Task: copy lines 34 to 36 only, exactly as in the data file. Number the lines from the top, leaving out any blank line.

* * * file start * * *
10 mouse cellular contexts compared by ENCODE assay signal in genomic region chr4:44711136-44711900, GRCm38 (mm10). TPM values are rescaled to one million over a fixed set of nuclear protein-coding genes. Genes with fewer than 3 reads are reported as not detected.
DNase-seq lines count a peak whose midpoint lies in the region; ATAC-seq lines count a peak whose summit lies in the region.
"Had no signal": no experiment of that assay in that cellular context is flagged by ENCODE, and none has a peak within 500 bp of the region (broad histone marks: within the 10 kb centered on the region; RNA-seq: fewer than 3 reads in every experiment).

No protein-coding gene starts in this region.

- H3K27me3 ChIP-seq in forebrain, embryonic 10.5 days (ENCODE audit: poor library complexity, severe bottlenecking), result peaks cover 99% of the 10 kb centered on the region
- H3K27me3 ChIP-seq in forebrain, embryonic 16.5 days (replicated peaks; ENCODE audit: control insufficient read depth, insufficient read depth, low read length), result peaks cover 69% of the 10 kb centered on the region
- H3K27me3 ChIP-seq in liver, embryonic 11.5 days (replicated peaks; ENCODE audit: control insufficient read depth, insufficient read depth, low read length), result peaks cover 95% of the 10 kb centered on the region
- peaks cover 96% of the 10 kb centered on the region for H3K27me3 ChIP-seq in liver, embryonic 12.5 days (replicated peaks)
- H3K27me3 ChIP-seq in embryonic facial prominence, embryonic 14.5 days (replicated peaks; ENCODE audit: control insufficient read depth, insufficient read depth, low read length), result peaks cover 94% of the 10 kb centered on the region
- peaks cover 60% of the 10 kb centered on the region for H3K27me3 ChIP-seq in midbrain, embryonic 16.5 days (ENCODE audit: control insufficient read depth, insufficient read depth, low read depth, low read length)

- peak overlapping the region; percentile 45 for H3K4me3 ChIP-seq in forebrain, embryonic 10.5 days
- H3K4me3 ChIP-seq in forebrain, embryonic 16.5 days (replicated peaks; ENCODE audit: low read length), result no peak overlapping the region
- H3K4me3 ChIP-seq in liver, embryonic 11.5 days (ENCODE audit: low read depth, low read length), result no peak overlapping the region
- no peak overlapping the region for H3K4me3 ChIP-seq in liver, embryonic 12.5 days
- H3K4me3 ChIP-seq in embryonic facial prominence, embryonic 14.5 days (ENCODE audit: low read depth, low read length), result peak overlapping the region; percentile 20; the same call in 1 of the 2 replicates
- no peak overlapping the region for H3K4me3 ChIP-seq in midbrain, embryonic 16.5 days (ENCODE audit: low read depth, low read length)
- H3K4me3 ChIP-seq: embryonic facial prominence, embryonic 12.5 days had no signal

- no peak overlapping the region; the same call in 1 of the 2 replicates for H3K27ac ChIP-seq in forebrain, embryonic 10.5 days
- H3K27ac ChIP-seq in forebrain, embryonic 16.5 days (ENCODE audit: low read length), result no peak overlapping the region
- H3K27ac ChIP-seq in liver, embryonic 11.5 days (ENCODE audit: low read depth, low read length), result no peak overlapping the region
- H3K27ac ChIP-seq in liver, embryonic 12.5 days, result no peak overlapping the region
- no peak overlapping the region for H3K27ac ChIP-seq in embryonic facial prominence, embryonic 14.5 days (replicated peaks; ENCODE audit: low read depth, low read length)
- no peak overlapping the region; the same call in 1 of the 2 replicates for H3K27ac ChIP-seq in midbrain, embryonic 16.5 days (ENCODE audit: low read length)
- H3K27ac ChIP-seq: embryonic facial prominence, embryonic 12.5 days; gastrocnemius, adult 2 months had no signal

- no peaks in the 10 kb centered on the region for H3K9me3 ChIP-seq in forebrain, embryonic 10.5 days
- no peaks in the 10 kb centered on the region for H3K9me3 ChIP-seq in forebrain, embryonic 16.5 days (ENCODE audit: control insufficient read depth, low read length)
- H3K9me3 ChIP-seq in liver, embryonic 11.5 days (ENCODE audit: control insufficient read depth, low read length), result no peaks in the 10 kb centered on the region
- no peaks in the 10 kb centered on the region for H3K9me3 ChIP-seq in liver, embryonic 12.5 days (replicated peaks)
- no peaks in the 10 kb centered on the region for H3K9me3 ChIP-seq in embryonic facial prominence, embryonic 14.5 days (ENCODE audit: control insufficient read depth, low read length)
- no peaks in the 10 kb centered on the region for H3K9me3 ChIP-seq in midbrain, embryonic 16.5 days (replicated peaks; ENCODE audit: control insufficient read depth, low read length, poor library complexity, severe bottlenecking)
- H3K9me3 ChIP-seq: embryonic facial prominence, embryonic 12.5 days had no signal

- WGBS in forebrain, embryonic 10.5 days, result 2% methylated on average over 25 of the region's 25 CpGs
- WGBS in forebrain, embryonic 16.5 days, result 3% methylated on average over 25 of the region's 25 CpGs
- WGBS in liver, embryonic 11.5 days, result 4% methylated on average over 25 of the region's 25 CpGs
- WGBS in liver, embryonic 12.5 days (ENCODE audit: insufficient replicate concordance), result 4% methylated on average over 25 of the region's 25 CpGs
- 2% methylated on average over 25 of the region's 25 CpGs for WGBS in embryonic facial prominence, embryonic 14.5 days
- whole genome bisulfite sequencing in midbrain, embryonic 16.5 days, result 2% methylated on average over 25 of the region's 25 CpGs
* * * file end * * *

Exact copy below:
- WGBS in liver, embryonic 11.5 days, result 4% methylated on average over 25 of the region's 25 CpGs
- WGBS in liver, embryonic 12.5 days (ENCODE audit: insufficient replicate concordance), result 4% methylated on average over 25 of the region's 25 CpGs
- 2% methylated on average over 25 of the region's 25 CpGs for WGBS in embryonic facial prominence, embryonic 14.5 days